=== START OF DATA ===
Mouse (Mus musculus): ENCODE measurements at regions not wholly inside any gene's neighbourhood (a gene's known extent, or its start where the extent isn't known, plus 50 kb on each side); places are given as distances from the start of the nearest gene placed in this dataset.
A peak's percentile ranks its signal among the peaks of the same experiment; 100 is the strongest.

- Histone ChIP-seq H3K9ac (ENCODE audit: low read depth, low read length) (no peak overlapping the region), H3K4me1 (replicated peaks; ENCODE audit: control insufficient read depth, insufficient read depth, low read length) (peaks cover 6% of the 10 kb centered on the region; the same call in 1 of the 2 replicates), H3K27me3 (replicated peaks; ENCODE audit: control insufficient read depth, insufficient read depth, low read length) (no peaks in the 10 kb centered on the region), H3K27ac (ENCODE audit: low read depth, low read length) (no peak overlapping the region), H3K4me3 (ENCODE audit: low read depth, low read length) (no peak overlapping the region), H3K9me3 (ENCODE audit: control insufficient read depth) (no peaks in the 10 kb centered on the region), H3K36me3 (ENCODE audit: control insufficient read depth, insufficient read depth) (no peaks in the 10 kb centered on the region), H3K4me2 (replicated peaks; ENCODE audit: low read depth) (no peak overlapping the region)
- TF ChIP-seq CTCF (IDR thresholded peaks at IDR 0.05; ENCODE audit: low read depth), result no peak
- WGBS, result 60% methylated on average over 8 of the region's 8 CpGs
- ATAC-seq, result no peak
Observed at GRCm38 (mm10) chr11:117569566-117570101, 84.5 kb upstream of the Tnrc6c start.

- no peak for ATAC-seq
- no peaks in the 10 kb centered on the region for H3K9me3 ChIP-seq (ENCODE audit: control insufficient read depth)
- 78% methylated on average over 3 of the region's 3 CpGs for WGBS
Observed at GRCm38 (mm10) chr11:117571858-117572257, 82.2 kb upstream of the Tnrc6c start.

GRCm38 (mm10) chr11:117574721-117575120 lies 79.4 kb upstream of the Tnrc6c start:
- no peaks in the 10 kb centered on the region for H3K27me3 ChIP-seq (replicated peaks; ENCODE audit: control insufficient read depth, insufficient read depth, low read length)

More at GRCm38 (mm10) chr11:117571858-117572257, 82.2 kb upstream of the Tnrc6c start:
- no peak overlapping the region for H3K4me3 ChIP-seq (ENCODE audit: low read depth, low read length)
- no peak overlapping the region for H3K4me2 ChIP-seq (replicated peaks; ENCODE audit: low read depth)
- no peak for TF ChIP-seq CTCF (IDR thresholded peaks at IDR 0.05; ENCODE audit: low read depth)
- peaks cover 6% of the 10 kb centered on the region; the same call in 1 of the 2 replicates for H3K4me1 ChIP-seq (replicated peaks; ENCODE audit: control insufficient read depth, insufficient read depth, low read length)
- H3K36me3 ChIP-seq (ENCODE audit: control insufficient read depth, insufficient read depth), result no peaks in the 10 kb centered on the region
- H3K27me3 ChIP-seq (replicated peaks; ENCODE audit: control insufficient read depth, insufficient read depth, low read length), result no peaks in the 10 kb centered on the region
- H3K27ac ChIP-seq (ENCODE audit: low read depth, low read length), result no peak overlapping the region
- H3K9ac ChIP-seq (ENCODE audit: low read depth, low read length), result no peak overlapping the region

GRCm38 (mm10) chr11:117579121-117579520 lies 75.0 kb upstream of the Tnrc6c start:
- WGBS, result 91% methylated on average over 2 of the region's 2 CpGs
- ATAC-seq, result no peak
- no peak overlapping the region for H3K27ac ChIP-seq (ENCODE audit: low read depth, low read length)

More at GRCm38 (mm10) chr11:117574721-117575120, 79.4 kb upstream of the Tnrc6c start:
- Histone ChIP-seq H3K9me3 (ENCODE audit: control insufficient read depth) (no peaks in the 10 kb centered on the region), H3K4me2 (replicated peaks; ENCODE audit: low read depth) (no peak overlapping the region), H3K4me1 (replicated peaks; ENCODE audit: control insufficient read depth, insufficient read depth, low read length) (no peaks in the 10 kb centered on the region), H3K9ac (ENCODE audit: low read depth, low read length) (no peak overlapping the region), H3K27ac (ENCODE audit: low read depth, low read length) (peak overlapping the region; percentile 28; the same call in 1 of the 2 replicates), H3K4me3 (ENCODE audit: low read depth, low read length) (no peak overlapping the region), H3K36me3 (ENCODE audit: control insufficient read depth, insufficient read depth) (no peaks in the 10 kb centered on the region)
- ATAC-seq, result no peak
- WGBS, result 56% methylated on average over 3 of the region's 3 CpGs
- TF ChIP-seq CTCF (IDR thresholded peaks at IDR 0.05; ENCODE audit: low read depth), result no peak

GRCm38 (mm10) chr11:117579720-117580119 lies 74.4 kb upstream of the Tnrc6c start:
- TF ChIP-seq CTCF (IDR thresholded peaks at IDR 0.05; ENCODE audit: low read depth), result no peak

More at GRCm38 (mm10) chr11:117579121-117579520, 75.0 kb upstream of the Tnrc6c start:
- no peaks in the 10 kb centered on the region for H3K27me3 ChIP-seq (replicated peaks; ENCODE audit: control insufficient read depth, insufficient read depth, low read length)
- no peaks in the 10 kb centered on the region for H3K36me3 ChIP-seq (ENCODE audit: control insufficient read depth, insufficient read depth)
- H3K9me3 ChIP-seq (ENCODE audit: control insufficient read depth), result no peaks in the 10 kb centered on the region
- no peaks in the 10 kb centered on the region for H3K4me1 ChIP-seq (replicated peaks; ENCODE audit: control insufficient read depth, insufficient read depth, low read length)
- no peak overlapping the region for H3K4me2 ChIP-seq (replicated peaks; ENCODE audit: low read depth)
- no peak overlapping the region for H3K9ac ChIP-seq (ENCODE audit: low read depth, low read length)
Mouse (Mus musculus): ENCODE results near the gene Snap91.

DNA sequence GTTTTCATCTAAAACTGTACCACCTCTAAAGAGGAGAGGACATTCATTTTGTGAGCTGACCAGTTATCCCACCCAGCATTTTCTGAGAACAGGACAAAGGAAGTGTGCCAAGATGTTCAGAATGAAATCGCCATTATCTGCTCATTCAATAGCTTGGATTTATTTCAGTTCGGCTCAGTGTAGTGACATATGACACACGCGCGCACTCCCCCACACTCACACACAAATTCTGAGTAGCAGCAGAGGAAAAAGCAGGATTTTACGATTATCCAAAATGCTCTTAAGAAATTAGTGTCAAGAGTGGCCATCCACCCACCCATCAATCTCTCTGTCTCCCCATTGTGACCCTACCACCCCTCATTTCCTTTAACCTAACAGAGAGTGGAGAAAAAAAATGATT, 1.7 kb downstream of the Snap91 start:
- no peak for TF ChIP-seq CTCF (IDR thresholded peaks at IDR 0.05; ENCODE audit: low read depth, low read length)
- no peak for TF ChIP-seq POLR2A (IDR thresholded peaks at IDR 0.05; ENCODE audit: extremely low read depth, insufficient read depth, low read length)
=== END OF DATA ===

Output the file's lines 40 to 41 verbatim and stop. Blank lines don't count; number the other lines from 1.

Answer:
- no peak overlapping the region for H3K9ac ChIP-seq (ENCODE audit: low read depth, low read length)
Mouse (Mus musculus): ENCODE results near the gene Snap91.